Strawberry Moon and White Tail

Some things cannot wait for the counters to be wiped or the laundry to be started.  If a chicken carcass has just been put on to boil it must simply be turned off again.  When the moon is climbing over the tree line you cannot waste even thirty seconds tending to the tasks of finishing one day and preparing for another.

So it was that I found myself sitting in (on, really) my driveway at 9:00 tonight trying to shoot the  strawberry moon.  (I’m not even sorry that I haven’t learned to shoot the moon with this camera yet – July vacation is coming and I swear I’ll figure it out then.)  I’ve shot the moon before, and I’ve spent many hours in the past six months crouching and creeping and perching and belly flopping in strange places – none of that is new now. But what was rather amusing tonight was the  white-tailed deer that innocently came to eat my flowers during my driveway escapades.

Having grown up “in town” and not being a member of a family that hunts, I am not used to the many sounds that white-tails use to communicate.  And I am absolutely not used to hearing the heart-stopping “whoosh” noise they make when startled.  I am certain that the flashing lights emitted from my camera as I took several shots in a row caught the attention of the single deer standing in our field.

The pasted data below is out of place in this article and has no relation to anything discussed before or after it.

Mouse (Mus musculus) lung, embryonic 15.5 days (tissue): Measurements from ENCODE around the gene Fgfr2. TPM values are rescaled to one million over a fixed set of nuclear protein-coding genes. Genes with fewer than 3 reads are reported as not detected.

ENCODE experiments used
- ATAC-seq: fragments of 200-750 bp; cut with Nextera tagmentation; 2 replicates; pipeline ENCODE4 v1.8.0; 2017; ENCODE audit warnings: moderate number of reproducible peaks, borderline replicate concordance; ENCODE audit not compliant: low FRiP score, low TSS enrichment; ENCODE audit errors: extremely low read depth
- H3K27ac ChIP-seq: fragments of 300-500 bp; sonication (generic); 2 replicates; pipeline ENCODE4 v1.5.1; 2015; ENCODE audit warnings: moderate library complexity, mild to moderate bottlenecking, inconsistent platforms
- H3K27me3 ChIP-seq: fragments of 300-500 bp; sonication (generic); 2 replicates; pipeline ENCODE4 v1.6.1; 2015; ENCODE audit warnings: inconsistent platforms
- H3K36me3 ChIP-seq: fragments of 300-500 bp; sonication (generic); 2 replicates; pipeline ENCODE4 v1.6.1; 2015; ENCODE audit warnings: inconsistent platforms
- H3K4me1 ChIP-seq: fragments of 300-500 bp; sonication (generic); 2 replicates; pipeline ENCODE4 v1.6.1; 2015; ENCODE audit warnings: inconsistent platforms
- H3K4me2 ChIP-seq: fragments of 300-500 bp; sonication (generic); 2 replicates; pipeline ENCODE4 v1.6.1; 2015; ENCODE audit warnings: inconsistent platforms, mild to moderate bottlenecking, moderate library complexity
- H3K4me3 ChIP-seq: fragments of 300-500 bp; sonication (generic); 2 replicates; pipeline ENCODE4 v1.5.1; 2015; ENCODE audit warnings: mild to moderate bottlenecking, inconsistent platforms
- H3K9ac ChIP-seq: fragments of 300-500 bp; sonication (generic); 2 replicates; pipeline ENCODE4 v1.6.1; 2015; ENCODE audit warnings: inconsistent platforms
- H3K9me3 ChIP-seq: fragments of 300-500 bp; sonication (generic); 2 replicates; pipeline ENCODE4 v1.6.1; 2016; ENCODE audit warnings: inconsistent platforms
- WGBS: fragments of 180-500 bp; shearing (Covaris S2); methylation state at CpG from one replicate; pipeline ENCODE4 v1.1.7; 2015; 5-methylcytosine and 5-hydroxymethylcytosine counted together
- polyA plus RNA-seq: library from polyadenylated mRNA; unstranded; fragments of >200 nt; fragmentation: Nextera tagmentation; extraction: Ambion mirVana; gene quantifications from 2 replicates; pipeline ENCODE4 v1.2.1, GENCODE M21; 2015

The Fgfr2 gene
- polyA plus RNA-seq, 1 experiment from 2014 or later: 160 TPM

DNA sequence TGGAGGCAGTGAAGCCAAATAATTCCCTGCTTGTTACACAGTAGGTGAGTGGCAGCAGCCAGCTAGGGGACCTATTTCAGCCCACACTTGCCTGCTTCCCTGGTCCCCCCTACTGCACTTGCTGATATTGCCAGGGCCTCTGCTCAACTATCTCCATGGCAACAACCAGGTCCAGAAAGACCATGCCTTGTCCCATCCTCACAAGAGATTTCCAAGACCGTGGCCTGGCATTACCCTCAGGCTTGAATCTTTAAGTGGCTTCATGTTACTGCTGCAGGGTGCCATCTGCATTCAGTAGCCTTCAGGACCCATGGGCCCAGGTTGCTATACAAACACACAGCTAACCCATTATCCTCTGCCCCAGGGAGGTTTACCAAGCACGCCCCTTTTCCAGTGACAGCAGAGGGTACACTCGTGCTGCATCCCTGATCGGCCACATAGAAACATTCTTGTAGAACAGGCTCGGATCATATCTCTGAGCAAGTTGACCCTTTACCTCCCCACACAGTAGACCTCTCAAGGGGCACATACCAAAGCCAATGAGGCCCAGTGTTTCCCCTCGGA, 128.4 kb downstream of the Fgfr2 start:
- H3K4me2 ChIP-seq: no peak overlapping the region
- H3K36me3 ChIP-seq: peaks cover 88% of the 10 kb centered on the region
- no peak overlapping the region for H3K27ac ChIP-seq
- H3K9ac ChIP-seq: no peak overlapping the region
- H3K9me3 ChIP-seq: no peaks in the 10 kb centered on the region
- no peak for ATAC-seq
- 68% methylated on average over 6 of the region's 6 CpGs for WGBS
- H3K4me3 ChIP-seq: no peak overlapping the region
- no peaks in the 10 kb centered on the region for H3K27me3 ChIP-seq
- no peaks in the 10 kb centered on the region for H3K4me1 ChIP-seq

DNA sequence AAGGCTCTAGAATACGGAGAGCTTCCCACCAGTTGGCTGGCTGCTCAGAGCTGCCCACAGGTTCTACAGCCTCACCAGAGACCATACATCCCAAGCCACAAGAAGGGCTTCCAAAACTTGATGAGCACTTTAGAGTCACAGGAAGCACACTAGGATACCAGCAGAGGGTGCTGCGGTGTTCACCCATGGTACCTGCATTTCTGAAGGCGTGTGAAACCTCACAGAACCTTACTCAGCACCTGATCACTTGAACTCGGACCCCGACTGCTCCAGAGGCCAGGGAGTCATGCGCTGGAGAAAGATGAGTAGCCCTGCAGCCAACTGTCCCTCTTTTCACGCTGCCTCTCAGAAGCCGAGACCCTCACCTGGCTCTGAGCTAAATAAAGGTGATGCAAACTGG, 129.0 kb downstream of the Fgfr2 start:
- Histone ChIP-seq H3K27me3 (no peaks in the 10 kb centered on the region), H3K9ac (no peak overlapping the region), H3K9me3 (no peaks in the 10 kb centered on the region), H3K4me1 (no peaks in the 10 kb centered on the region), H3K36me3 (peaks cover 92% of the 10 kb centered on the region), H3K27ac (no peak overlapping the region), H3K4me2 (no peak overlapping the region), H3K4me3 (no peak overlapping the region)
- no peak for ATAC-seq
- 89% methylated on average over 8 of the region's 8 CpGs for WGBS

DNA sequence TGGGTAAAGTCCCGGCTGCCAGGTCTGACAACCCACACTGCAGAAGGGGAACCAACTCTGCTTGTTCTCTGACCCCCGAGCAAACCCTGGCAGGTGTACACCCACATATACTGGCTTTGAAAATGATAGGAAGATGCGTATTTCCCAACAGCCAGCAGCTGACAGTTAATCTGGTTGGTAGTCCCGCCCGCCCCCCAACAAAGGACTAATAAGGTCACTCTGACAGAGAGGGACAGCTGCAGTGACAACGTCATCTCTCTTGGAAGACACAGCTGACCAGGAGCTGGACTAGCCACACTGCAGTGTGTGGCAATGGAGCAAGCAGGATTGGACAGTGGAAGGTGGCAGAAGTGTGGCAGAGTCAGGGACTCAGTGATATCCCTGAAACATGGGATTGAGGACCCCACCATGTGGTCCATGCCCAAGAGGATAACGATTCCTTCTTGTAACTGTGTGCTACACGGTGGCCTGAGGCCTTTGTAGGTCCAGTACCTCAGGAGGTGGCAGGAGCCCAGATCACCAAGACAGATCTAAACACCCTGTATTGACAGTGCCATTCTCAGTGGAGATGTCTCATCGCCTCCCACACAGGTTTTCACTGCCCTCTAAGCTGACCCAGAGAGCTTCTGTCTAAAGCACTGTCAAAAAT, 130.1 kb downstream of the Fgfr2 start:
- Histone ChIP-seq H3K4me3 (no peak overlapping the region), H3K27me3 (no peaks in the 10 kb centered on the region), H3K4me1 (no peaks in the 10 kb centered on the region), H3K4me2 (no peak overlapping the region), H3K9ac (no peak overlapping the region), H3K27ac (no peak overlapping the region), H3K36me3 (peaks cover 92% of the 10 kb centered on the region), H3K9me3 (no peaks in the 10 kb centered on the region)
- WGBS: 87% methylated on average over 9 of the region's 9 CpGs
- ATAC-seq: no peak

According to Maine’s IFW website (linked above), “White-tails have keen hearing, made possible by large ears that can rotate toward suspicious sounds. They have wide-set eyes, enabling them to focus on subtle movements, while maintaining an excellent sense of depth perception. White-tails have a very keen sense of smell enabling them to sense danger, even when visibility is poor.”

This certainly explains a few things.  One minute I’m sitting on the pavement taking pictures and feeding mosquitos and the next my trusty flight-or-fight system has kicked into overdrive, thanks to the deer’s confusion about what it was that I was up to and the resulting racket.  There was enough light for me to see the deer jumping, running, circling back, repeating the entire show. and then finally taking off for the woods.  Heart pounding, I decided to retreat to my chicken carcass.

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